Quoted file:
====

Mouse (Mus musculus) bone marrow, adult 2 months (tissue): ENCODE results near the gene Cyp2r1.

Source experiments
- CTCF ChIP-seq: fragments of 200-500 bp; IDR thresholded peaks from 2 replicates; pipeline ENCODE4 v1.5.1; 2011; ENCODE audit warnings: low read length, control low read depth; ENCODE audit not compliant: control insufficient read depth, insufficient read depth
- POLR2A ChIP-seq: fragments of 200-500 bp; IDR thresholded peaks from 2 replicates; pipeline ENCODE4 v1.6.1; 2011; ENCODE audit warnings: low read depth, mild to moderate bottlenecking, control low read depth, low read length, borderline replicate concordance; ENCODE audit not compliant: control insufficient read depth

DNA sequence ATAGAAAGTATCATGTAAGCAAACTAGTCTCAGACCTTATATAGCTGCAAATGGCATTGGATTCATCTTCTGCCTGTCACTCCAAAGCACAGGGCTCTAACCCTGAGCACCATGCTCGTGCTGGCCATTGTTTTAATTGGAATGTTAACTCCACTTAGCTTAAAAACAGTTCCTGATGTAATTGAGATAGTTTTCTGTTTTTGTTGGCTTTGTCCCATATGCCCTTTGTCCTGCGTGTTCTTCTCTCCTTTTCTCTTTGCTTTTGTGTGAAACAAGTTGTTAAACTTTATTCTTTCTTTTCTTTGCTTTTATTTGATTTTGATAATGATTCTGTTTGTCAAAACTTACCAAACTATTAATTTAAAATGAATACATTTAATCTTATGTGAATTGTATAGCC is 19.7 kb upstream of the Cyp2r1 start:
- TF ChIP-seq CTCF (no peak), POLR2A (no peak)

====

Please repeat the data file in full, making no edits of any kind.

Mouse (Mus musculus) bone marrow, adult 2 months (tissue): ENCODE results near the gene Cyp2r1.

Source experiments
- CTCF ChIP-seq: fragments of 200-500 bp; IDR thresholded peaks from 2 replicates; pipeline ENCODE4 v1.5.1; 2011; ENCODE audit warnings: low read length, control low read depth; ENCODE audit not compliant: control insufficient read depth, insufficient read depth
- POLR2A ChIP-seq: fragments of 200-500 bp; IDR thresholded peaks from 2 replicates; pipeline ENCODE4 v1.6.1; 2011; ENCODE audit warnings: low read depth, mild to moderate bottlenecking, control low read depth, low read length, borderline replicate concordance; ENCODE audit not compliant: control insufficient read depth

DNA sequence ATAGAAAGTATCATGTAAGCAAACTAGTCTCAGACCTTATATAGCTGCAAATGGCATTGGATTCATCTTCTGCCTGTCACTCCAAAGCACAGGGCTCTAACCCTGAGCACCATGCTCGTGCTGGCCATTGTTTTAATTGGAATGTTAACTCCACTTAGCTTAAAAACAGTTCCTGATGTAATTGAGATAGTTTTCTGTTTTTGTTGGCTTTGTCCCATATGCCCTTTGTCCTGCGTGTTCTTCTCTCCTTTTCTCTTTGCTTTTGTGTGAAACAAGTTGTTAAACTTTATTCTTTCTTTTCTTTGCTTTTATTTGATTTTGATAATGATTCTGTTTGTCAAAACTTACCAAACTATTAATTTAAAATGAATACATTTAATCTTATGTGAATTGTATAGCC is 19.7 kb upstream of the Cyp2r1 start:
- TF ChIP-seq CTCF (no peak), POLR2A (no peak)